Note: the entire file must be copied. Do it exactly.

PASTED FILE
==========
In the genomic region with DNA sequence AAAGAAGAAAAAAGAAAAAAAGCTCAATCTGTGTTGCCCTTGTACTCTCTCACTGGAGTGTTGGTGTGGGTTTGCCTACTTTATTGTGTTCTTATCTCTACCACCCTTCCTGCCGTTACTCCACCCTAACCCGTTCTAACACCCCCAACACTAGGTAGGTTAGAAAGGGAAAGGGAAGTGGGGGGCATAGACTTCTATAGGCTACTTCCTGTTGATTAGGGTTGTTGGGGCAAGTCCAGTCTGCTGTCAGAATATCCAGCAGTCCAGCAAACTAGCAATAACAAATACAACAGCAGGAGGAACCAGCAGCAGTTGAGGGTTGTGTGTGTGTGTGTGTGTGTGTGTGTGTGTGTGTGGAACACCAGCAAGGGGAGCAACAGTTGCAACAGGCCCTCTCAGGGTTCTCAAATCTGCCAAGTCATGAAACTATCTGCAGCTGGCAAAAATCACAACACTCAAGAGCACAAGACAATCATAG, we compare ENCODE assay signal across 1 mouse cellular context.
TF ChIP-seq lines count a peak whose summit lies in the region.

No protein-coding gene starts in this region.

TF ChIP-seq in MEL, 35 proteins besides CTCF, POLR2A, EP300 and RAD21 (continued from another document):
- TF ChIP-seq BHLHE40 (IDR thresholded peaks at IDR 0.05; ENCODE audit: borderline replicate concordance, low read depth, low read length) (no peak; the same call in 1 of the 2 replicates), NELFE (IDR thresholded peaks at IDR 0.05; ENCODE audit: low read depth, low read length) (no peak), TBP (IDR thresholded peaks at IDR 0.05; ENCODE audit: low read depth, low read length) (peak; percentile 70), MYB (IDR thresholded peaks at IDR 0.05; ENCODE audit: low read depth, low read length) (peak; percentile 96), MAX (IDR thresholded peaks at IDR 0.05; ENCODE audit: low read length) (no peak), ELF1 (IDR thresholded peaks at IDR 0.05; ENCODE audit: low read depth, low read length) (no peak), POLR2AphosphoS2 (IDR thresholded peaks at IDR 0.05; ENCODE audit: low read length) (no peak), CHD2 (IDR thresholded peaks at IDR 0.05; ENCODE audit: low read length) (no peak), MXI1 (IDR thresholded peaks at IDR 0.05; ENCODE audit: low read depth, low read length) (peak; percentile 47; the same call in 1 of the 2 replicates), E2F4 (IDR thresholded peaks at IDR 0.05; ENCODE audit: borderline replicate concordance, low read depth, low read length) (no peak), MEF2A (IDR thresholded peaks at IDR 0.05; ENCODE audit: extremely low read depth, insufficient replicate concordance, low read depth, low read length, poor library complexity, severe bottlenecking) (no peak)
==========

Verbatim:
In the genomic region with DNA sequence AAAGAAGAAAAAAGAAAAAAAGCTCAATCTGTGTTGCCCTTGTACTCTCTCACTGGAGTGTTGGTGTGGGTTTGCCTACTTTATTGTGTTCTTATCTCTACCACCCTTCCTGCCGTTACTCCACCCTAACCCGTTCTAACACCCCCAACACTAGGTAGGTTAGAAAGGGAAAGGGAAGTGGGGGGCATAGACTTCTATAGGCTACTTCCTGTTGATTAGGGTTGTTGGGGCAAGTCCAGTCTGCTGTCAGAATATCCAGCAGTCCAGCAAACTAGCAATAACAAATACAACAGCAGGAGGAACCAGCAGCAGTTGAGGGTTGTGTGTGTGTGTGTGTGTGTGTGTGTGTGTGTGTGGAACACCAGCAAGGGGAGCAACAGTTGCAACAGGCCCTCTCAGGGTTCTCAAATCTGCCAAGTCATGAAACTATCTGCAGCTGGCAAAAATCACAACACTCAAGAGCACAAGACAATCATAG, we compare ENCODE assay signal across 1 mouse cellular context.
TF ChIP-seq lines count a peak whose summit lies in the region.

No protein-coding gene starts in this region.

TF ChIP-seq in MEL, 35 proteins besides CTCF, POLR2A, EP300 and RAD21 (continued from another document):
- TF ChIP-seq BHLHE40 (IDR thresholded peaks at IDR 0.05; ENCODE audit: borderline replicate concordance, low read depth, low read length) (no peak; the same call in 1 of the 2 replicates), NELFE (IDR thresholded peaks at IDR 0.05; ENCODE audit: low read depth, low read length) (no peak), TBP (IDR thresholded peaks at IDR 0.05; ENCODE audit: low read depth, low read length) (peak; percentile 70), MYB (IDR thresholded peaks at IDR 0.05; ENCODE audit: low read depth, low read length) (peak; percentile 96), MAX (IDR thresholded peaks at IDR 0.05; ENCODE audit: low read length) (no peak), ELF1 (IDR thresholded peaks at IDR 0.05; ENCODE audit: low read depth, low read length) (no peak), POLR2AphosphoS2 (IDR thresholded peaks at IDR 0.05; ENCODE audit: low read length) (no peak), CHD2 (IDR thresholded peaks at IDR 0.05; ENCODE audit: low read length) (no peak), MXI1 (IDR thresholded peaks at IDR 0.05; ENCODE audit: low read depth, low read length) (peak; percentile 47; the same call in 1 of the 2 replicates), E2F4 (IDR thresholded peaks at IDR 0.05; ENCODE audit: borderline replicate concordance, low read depth, low read length) (no peak), MEF2A (IDR thresholded peaks at IDR 0.05; ENCODE audit: extremely low read depth, insufficient replicate concordance, low read depth, low read length, poor library complexity, severe bottlenecking) (no peak)